Jacob Rees-Mogg is Not Going to Be the Next Prime Minister
That Jacob Rees-Mogg is still getting airtime is a sign that the silly season is not quite over. “Right-wing Party Approves of Right-wing Politician” is perhaps only marginally less startling a headline than “Dog Bites Man”. That observers are taking it seriously is a sign of the shocks politics has produced. Politics is not a series of Aristotlean impossible probables though. Sometimes the possible happens.
So, having learned nothing from the last few months, I am going to make a prediction: Jacob Rees-Mogg will not become Britain’s next prime minister.
Coalition with the Liberal Democrats obscured that the Tory party - obsessed by Europe - has been unfit for government for nearly three decades. That it does not mean there are the numbers to get a fringe candidate close to Downing Street’s steps.
Jeremy Corbyn is not a parallel for Rees-Mogg but a lesson of the dangers of electing a leader out of step with the parliamentary party. Unencumbered by democratic pretensions, the Tory party is happy to take their membership for granted. It was to placate a minority of MPs, not the membership, that David Cameron made his ill-fated referendum pledge.
The lunatics have not taken over the asylum. They are merely in Matron’s office causing a lot of difficulties.
The Tory divide is between the old guard and younger member
There has not already been a change of leadership because the obvious crop of contenders is so weak. Each candidate has flaws that makes their elevation to the purple unlikely. There is a sense that the next leadership must be a genuine battle. Hence why MPs are willing to wait.
The question becomes more interesting when you consider how May’s position has stabilised since her disastrous election. When she declared that she was no quitter and intended to fight the next election, the laughter with which the statement was met on social media was equaled by the indifference in her party. To paraphrase Mandy Rice Davies, she would say that, wouldn’t she?
She has not been in office long enough to have attained a Thatcherite level of detachment from reality though.
If her relatively strengthened position allows her to bring in new blood, she will begin to remedy her original ill: that her Remainer status forced her to rely so greatly on long-standing Brexiters.
Ironically, the Conservatives might be helped by Labour. Like one of those apocryphal veterans found in Asian jungles still fighting the last war, Corbyn continues to campaign around the country. Nobody has told him that the election is over: the real battle is in Westminster.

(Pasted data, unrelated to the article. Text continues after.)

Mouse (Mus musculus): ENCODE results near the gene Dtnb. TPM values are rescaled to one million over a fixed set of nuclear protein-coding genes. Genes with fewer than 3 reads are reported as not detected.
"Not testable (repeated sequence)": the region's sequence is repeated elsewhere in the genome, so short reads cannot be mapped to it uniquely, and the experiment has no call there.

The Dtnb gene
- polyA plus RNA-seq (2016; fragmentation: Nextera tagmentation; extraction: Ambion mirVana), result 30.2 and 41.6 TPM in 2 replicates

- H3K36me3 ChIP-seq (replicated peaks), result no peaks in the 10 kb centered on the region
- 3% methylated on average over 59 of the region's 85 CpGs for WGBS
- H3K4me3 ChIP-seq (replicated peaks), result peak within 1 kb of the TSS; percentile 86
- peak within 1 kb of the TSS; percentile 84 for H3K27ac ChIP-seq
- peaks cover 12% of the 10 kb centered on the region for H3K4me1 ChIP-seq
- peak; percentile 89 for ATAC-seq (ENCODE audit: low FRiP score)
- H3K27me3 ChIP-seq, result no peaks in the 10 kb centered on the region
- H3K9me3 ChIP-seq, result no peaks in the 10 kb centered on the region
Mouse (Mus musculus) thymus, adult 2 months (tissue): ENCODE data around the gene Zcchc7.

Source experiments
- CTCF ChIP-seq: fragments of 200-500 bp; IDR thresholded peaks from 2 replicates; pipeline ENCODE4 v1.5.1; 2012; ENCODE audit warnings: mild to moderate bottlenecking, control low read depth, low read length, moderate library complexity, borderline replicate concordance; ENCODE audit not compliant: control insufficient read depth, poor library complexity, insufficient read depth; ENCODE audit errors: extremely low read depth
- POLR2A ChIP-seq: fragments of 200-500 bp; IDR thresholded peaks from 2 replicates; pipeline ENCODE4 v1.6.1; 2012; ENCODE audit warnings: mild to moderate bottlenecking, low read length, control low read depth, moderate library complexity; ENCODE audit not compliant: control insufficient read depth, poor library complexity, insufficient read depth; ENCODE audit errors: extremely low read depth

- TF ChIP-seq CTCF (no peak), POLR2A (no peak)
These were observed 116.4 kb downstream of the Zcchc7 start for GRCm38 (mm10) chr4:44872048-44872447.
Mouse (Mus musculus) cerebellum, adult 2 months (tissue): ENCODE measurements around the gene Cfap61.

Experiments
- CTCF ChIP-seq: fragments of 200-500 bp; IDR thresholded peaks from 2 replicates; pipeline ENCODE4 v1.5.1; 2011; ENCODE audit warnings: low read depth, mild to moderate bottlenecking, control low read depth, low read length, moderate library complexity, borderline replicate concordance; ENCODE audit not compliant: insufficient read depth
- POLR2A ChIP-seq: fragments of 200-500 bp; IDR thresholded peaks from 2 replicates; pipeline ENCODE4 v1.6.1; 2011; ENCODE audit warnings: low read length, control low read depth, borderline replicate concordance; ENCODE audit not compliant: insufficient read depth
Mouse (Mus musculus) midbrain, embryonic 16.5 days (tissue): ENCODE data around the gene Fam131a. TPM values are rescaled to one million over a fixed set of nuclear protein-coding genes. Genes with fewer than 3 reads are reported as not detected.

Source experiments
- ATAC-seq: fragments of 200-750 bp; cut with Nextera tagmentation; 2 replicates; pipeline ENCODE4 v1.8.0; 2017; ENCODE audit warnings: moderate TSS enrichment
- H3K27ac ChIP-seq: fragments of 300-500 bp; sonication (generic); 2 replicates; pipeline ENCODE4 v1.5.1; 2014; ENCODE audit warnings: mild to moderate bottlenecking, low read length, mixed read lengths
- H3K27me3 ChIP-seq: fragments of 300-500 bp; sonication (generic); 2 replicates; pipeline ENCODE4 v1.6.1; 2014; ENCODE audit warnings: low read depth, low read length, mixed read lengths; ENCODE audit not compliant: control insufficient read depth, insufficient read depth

His Shadow Brexit Secretary has set out a policy that gives enough to Remainers to unite his party, it also could cause potential trouble. Yet Corbyn is not wily enough a parliamentary tactician and too terrifying a prospect as prime minister to bring down the government.
That there needs to be a transition is pretty much accepted by all except Nigel Farage who won’t be satisfied unless David Davis goes into talks and headbutts Michel Barnier. It is the nature and the timing of any transition where the question lies not its need. So the ultimate effect might be to force the Tories onto more sensible ground.
The real Tory divide is between the old guard and younger members. The massive increase in seats in 2010, then in 2015 gives newer members a great say in who will be the next Conservative leader. As a bloc they form roughly two-thirds of the parliamentary party. Among their number are twelve new Scottish Tory MPs, unlikely Brexit obsessives. Their leader Ruth Davidson is likely to be influential as well.
While it remains to be seen if they can come up with an electorally appealing programme to rival Labour’s offer, they are less scarred by decades of Tory civil war.
Rees-Mogg is only nominally among them. And the longer May stays, the greater the chance that they will not retreat towards their core vote. Moreover, they are unlikely to be deterred by the fact that so far they have not received May's preferment.
Both parties have a leadership problem
The story of the Tory party is one of constant reinvention. Only by being bold and ignoring the current contenders can they perform the same trick that John Major performed in 1990 when he presented his government as a change.
Any new leader will also benefit from the fact that the metal of the current lady in Downing Street has all the tensile strength of aluminium foil.
The previous consensus was that Corbyn could never become prime minister. He is now the bookies’ favourite. Yet there is little sign of the drive to build support that ejected the Tories from office in the 1990s. One more heave is a complacent electoral strategy. If the other consensus - that this government will not go the distance - is wrong, in 2022 he might find voters more sceptical of his familiar political charms. Both parties have a leadership problem.
It is remarkable that Corbyn leads a party that has a statistical lead in opinion polls. However, any other leader would be facing frustration because that lead is so narrow.
It is an indictment of the current prime minister that her Cabinet is bereft of genuine leadership material. However, that does not mean Jacob Rees-Mogg should be measuring the drapes for Downing Street.
About the author
Educated at Durham University and UCL, Graham is Disclaimer's editor and a regular contributor. He has written for numerous publications including Tribune, Out Magazine and Vice. He has also contributed to two books of political counterfactuals for Biteback Media, Prime Minister Boris (2011) and Prime Minister Corbyn (2016).
A democratic republican lefty, he struggles daily with the conflict between his ingrained senses of idealism and pragmatism.
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